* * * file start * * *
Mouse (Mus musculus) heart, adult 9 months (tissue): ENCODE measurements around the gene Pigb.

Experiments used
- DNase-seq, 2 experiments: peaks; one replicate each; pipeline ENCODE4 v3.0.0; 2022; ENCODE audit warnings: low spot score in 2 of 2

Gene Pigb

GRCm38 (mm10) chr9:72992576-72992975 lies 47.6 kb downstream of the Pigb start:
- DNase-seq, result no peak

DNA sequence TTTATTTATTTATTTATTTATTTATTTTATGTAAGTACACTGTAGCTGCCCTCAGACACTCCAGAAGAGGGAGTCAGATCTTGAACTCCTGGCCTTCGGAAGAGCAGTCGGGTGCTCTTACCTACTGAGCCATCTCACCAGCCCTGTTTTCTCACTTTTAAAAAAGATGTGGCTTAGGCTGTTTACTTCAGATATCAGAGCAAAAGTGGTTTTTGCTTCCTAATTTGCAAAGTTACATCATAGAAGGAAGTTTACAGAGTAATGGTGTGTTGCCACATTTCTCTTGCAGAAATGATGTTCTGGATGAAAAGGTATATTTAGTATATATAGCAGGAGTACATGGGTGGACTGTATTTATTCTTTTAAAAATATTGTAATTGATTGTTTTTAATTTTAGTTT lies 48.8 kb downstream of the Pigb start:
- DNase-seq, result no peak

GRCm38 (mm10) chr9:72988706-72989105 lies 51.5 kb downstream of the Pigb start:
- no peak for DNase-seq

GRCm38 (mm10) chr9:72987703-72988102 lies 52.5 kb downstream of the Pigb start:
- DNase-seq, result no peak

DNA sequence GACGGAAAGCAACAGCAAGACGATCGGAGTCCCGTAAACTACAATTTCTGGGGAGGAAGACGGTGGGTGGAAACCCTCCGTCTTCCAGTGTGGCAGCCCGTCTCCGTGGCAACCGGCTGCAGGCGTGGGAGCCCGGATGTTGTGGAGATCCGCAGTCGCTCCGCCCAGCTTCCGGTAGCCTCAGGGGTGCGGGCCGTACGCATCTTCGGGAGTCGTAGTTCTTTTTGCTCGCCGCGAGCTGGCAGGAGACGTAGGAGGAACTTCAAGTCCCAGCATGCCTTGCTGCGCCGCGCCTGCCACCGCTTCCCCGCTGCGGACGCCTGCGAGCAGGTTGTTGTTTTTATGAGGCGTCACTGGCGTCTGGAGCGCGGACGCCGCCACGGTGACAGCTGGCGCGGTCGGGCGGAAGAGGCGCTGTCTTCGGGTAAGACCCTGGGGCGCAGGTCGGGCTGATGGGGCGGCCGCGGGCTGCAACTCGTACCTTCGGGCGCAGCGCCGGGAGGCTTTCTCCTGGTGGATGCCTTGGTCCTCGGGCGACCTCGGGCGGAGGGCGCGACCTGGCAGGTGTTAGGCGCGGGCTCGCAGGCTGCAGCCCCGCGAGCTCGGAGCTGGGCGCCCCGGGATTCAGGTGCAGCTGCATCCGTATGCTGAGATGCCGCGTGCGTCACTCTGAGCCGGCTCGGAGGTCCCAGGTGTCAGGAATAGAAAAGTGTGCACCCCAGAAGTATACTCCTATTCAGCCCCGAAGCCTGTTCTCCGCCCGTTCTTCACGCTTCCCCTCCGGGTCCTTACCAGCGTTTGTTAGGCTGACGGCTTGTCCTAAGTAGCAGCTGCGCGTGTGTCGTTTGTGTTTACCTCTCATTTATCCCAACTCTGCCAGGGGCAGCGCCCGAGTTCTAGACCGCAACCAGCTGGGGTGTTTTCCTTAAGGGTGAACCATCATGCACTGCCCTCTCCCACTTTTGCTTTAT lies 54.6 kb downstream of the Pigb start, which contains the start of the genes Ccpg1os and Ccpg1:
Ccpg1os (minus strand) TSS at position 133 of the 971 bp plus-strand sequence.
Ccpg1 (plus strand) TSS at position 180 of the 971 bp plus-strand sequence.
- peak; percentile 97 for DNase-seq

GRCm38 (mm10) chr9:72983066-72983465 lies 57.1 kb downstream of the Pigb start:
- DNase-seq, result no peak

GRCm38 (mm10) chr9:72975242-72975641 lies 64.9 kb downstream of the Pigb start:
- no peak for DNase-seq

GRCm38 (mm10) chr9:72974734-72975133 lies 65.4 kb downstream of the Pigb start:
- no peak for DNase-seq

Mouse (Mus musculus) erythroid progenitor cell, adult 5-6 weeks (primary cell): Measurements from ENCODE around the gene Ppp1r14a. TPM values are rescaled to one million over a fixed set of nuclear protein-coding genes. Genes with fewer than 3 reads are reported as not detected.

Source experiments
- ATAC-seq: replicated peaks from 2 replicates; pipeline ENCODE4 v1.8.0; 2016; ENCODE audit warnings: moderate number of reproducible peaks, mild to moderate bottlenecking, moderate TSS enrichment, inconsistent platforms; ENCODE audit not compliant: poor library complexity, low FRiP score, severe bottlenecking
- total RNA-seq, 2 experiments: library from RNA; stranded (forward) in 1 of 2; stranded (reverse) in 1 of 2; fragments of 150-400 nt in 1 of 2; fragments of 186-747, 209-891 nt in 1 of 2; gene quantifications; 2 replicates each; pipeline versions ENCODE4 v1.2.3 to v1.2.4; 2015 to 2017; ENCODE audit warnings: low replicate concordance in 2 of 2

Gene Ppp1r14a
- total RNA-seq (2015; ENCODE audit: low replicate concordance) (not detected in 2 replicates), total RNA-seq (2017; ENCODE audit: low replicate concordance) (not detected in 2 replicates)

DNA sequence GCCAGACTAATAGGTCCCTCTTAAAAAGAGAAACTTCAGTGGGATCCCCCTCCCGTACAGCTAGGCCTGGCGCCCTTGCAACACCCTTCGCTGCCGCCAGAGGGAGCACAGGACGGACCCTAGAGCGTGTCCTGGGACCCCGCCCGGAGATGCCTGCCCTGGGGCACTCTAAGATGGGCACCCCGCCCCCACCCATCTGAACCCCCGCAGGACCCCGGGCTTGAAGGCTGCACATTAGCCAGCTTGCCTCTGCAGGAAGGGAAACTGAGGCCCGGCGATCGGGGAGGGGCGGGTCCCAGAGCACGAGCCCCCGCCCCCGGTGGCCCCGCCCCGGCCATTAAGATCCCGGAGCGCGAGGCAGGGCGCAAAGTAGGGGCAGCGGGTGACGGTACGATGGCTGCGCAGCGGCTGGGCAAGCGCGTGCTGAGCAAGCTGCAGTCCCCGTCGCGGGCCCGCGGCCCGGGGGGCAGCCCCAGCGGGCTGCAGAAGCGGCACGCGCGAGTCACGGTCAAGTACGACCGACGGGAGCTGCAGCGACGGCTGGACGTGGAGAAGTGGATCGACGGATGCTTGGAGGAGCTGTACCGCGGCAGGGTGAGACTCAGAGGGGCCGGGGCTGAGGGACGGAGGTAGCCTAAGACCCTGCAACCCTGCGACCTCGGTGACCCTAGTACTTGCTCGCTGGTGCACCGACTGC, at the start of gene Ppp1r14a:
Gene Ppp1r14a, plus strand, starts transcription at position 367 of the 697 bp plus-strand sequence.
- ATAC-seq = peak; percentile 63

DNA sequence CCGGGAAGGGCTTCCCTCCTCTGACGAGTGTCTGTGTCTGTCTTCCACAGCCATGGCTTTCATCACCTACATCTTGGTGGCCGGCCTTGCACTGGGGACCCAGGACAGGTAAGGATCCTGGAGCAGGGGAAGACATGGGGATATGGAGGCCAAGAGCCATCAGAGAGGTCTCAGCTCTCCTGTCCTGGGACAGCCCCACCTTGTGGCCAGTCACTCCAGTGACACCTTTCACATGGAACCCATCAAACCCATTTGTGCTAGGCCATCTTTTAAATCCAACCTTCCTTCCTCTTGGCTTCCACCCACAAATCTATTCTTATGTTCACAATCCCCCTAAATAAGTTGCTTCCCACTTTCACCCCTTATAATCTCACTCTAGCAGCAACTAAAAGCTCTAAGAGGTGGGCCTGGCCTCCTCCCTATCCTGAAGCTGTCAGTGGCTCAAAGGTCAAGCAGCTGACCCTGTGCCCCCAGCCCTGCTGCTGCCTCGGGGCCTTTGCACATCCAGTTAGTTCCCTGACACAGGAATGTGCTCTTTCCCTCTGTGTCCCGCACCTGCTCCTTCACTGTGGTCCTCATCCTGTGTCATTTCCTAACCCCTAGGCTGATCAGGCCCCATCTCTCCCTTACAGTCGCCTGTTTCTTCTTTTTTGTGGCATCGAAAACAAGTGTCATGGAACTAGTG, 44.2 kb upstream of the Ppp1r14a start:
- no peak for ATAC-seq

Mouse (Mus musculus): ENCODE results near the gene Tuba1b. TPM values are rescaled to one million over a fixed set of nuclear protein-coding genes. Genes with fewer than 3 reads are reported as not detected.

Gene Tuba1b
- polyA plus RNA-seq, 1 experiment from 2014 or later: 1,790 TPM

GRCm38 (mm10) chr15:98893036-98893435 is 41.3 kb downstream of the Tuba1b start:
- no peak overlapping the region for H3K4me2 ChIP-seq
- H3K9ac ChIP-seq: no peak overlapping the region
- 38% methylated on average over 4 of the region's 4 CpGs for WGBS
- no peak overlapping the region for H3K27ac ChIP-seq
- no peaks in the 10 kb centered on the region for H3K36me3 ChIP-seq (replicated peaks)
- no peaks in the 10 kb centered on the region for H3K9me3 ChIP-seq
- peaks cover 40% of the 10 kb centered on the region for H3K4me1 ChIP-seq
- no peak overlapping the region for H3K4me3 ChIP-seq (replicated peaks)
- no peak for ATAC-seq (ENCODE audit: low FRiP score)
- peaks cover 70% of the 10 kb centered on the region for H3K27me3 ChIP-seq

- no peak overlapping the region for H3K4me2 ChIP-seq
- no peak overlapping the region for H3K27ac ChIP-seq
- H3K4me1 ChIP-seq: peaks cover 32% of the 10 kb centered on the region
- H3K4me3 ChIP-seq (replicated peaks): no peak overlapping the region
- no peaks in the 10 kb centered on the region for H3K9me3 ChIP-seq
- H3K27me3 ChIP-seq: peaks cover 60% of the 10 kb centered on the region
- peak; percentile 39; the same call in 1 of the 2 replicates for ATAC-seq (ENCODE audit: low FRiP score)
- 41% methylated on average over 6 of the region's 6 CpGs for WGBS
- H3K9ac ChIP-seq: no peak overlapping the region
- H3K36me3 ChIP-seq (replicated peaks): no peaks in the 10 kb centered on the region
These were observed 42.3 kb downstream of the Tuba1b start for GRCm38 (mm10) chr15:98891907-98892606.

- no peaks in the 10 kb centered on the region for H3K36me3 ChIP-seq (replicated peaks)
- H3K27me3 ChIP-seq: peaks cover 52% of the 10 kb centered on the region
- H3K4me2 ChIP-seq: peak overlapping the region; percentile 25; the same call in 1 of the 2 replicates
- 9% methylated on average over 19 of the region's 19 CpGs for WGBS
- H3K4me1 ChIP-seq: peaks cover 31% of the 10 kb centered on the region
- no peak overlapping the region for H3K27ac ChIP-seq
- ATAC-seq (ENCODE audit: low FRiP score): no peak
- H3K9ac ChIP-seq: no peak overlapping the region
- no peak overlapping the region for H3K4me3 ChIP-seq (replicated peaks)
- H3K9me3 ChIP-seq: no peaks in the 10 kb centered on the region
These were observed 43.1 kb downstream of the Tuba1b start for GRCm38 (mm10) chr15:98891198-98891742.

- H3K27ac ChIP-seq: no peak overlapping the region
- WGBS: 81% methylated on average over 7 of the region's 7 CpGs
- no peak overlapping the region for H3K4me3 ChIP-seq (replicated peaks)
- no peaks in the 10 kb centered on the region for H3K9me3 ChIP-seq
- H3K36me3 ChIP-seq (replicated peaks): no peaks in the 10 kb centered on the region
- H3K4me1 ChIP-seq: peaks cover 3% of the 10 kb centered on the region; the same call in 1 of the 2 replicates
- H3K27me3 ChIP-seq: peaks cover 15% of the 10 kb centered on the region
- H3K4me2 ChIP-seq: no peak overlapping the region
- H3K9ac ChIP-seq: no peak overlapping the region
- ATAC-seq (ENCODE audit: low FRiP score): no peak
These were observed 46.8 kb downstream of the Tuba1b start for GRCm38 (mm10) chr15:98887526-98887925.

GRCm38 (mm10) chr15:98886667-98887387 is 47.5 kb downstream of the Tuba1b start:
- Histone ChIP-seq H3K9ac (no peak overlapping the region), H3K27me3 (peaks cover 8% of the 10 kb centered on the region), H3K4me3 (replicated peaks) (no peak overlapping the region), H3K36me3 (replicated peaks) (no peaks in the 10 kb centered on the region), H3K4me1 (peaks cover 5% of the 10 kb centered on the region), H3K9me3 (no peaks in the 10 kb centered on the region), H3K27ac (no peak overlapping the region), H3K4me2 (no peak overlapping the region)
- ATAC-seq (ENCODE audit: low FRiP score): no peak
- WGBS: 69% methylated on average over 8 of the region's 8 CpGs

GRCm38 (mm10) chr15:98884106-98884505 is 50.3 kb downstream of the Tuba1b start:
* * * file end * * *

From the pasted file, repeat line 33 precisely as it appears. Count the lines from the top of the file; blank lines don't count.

- no peak for ATAC-seq